LinkedIn is Latest Contributor to Breach Fatigue

Expert Troy Hunt waxes on last week’s LinkedIn data dump of 117 million credentials and how it reflects on a new breed of hackers.

The obvious takeaway from last week’s LinkedIn data breach revelation where we learned hackers were selling 117 million LinkedIn usernames, email addresses and passwords from a 2012 breach is, change your passwords-and often.

The not so obvious takeaways come from noted security expert Troy Hunt, creator of the cyber-breach service Have I Been Pwned? and author at Pluralsight. He maintains that the LinkedIn breach illustrates a new hacker ethos and a shifting demographic when it comes to the types of hackers riling the likes of LinkedIn, VTech, TalkTalk and other billion-dollar companies stung by a recent data breach.

“Breach data markets used to be more cloak and dagger. Now the data is a commodity. LinkedIn data is for sale on not just the dark web, but also sites like Leaked Source who are selling what are essentially day-passes to the data,” Hunt said.

When LinkedIn data surfaced on the web last week, Hunt played a small but important role in verifying the data was valid for journalists. The original LinkedIn hack occurred in 2012 and at the time was thought have involved 6.5 million users. But last week, website The Real Deal said it had 167 million  SHA-1hashed LinkedIn account credentials tied to the 2012 breach for sale for 5 bitcoins or $2,200. LinkedIn filed a cease and desist order to Leaked Source and began to invalidate passwords for all accounts created prior to the 2012 breach that haven’t updated their password since.

The danger for LinkedIn users is that while most of the four-year-old LinkedIn data is garbage, there are tens of millions of email addresses out of the 117 million tied to passwords that will still unlock accounts elsewhere on the web today, Hunt said.

“With data breaches making headlines every day, we have created a social immunity to them,” Hunt said. This lessens the odds a victim might be motivated to actually take the time to change their universe of potentially impacted passwords.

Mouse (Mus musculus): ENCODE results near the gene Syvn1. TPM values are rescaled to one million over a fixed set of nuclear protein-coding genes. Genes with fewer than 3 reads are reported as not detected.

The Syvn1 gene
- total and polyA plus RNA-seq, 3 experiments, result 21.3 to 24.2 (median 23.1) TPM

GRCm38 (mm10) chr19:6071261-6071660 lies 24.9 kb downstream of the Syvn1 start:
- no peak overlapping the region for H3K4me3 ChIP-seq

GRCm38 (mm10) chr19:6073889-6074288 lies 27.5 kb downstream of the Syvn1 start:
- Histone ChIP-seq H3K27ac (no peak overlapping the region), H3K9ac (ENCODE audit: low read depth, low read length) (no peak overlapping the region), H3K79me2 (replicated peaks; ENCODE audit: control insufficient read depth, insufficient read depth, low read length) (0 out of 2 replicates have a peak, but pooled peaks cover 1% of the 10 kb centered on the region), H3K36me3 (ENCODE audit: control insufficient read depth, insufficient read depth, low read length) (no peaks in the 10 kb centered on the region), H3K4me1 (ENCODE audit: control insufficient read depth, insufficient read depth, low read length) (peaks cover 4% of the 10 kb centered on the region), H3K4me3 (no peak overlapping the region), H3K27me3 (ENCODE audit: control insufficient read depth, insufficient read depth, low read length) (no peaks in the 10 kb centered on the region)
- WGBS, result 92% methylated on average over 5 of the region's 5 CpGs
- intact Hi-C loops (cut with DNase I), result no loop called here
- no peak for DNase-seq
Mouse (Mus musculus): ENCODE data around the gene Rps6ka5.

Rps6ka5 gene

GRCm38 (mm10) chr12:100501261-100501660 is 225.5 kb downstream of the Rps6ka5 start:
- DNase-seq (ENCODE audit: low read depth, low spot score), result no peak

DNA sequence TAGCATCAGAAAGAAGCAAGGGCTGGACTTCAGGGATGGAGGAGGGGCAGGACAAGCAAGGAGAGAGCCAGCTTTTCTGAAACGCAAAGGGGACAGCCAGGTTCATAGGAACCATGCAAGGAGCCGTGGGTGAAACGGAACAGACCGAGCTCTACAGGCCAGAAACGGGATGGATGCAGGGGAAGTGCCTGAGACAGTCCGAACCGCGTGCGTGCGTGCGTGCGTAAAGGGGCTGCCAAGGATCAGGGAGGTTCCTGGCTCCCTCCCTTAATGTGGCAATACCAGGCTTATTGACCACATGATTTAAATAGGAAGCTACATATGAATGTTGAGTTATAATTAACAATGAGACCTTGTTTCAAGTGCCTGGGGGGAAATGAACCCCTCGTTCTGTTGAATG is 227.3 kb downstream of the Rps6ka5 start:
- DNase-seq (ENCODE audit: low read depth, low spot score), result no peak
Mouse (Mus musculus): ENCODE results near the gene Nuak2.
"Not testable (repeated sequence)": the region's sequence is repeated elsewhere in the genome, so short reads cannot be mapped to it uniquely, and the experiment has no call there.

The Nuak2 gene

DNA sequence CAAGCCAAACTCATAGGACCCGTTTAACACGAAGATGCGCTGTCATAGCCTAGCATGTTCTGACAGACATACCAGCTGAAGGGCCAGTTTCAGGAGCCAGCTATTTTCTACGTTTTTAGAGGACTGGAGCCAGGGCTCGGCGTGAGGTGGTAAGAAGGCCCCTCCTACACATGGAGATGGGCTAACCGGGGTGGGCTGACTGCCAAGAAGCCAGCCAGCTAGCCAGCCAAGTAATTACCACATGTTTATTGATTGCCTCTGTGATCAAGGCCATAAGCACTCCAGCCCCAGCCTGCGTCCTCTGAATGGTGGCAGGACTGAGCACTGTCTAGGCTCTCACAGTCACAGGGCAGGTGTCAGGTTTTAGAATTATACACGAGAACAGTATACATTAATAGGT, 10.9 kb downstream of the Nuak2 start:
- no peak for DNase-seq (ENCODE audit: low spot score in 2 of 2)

Hunt says the cumulative effect a commodity market for breached data paired with the public’s breach fatigue is nurturing a new generation of hackers clueless to the social and criminal implications of hacking. He describes a type of gameification of breaches by young hackers.

“Sometimes these breaches are just kids being kids. In previous generations it might have been a juvenile delinquent spray painting a car or doing something stupid like that. In many cases (today) it’s very young hackers finding vulnerabilities and causing billion dollar brands major headaches,” Hunt said.

Not to discount a class of well-organized and seasoned hackers that do exist, but Hunt points out, it was a 15-year-old boy behind a major breach against phone company TalkTalk in 2015. In the case of a VTech breach last year it was a 21-year-old that was arrested. The VTech hacker, who exposed personal data of 12 million users and 6.4 million minors, said he did not intend to sell or use the data, but instead shame VTech for its weak security practices.

“Many of the people breaking into these systems are not aware of the severity of what they are doing? I don’t think they realize it’s highly illegal and something that they could go to jail for. It’s almost as if they don’t think they’re doing anything wrong. Rather, they view themselves as genuinely making the web a better place.”

That said, Hunt believes that the brash idealism that seemed to motivate hackers in the past may be giving rise to a new pragmatism among others within the hacker community. “The way the data is being commercialized is very mainstream. They post the data on easily accessible sites to the public and then the sellers are very shrewd and make an effort to reach out to the media to gain press coverage. It’s very brazen in that regard,” Hunt said.

In the case of LinkedIn, the data cache that surfaced last week followed a familiar hacker playbook. First there was a curation of media to raise awareness of the incident and consequently drive interest of potential buyers, Hunt said.

“That was followed by a bunch of sites popping up selling or sharing the data. Then the legal notice go out and the sites shut down and popup somewhere else. It’s beginning to sound very familiar?” Hunt said.

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